Devices and Desires: A History of Contraceptives in America

Front Cover
Macmillan, 2002 - History - 384 pages

From thriving black market to big business, the commercialization of birth control in the United States

In Devices and Desires, Andrea Tone breaks new ground by showing what it was really like to buy, produce, and use contraceptives during a century of profound social and technological change. A down-and-out sausage-casing worker by day who turned surplus animal intestines into a million-dollar condom enterprise at night; inventors who fashioned cervical caps out of watch springs; and a mother of six who kissed photographs of the inventor of the Pill -- these are just a few of the individuals who make up this riveting story.


What people are saying - Write a review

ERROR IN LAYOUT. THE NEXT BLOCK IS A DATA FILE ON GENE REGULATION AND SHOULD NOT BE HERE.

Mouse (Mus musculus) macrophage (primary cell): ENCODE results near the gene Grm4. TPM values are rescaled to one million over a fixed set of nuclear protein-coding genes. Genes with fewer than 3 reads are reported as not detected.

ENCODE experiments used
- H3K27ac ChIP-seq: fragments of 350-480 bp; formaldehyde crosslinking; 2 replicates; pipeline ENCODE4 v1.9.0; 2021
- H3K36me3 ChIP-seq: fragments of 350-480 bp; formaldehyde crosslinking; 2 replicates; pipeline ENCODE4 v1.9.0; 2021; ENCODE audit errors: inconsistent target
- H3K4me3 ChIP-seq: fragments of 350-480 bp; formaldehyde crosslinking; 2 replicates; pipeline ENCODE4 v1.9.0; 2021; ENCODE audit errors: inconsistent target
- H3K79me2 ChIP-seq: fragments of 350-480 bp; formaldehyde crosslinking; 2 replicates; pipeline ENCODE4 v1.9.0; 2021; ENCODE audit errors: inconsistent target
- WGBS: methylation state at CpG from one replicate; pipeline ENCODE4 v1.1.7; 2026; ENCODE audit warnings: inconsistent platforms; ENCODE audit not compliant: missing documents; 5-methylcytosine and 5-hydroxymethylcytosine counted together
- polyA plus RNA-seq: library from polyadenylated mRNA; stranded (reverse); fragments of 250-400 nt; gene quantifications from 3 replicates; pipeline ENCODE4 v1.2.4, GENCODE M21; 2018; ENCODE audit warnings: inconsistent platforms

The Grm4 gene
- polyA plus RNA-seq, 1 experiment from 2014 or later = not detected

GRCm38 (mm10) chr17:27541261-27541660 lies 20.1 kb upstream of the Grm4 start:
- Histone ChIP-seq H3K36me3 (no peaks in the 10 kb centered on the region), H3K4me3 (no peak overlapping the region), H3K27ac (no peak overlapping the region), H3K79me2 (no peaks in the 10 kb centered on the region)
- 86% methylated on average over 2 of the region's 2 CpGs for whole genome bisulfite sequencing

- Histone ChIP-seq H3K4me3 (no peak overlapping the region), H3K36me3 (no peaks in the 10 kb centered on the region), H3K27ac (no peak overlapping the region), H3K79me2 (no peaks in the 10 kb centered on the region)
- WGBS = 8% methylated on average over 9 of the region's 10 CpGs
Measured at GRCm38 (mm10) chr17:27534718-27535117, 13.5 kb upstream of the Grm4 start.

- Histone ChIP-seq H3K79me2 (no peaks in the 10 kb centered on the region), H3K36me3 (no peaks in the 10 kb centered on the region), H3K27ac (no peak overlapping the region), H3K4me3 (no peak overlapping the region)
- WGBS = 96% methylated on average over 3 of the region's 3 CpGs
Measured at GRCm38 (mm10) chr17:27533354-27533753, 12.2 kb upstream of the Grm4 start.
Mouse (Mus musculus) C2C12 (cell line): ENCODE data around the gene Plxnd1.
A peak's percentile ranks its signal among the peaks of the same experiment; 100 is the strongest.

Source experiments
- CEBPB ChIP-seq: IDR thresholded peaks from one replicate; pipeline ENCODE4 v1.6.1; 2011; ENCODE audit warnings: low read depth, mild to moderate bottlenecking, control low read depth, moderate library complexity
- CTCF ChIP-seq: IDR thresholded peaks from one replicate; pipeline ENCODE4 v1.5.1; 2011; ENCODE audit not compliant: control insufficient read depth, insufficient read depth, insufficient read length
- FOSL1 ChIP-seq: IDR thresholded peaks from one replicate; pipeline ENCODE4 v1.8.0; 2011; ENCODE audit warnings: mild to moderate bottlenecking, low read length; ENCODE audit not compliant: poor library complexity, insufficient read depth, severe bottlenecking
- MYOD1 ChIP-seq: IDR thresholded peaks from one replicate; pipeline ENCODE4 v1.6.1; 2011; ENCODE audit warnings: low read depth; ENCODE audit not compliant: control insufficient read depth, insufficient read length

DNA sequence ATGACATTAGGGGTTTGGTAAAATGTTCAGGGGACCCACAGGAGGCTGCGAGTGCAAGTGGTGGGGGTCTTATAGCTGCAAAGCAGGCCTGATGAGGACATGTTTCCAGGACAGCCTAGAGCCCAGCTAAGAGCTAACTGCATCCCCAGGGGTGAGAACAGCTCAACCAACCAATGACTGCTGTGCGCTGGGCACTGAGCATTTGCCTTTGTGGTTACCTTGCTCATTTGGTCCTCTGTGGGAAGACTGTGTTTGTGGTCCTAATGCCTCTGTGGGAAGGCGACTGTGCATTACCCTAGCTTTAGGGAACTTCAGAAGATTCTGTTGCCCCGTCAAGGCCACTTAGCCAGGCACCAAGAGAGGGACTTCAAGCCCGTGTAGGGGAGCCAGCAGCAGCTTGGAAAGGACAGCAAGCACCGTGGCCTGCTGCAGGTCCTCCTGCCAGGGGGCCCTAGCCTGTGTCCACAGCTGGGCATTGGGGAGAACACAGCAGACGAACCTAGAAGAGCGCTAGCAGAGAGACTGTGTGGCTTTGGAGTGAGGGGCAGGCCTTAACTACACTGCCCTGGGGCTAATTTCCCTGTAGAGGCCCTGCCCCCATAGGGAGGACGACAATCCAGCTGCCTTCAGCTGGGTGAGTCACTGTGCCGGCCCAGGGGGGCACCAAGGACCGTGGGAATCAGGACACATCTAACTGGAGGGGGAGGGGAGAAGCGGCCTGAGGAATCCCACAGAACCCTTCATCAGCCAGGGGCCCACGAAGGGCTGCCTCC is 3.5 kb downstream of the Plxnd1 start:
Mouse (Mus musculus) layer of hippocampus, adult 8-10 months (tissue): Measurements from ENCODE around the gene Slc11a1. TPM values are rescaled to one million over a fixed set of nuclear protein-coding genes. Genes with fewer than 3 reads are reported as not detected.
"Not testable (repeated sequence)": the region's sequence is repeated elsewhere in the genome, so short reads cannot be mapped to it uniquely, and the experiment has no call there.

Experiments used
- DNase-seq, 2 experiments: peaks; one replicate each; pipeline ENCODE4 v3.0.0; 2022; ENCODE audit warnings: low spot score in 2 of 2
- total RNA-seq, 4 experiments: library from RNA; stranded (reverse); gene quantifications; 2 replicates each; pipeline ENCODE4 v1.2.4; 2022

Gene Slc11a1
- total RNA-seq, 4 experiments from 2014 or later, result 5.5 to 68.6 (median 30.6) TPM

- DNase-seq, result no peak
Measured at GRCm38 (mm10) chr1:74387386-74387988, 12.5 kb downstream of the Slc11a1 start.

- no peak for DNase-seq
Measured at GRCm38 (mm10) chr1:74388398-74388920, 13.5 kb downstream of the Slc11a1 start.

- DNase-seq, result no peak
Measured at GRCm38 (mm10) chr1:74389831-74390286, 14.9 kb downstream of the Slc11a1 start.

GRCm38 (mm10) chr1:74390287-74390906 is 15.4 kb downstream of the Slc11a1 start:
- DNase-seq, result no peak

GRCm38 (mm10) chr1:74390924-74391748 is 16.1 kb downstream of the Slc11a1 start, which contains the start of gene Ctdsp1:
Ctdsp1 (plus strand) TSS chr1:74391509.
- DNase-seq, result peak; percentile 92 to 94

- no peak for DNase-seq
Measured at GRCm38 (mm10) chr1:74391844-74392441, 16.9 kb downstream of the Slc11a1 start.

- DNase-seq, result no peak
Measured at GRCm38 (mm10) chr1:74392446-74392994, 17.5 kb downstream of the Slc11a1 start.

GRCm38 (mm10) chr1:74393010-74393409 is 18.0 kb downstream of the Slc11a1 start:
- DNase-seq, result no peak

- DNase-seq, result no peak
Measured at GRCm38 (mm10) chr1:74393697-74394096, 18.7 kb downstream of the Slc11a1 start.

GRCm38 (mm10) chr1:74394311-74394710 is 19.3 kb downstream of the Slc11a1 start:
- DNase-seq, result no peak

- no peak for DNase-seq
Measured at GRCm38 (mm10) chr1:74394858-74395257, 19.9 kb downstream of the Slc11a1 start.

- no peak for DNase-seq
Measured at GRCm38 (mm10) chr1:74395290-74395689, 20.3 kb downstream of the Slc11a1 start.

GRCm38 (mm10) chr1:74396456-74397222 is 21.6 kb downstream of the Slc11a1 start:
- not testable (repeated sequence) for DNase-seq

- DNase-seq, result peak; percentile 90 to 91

DEVICES AND DESIRES: A History of Contraceptives in America

User Review  - Kirkus

An informative, colorful history that depicts the clash of lawyers, businessmen, doctors, and clergy over the development of artificial birth control. In this broad canvass, Tone (The Business of ... Read full review

Devices and desires: a history of contraceptives in America

User Review  - Not Available - Book Verdict

Catholic obstetrician John Rock considered the pill a "morally permissible variant of the rhythm method" and assisted in its development. This is one of the many fascinating complexities found in the ... Read full review


Back Matter
Back Matter

Other editions - View all

Common terms and phrases

About the author (2002)

Andrea Tone, an associate professor of history at the Georgia Institute of Technology, is the author of The Business of Benevolence and the editor of Controlling Reproduction: An American History. She lives in Decatur, Georgia.

Bibliographic information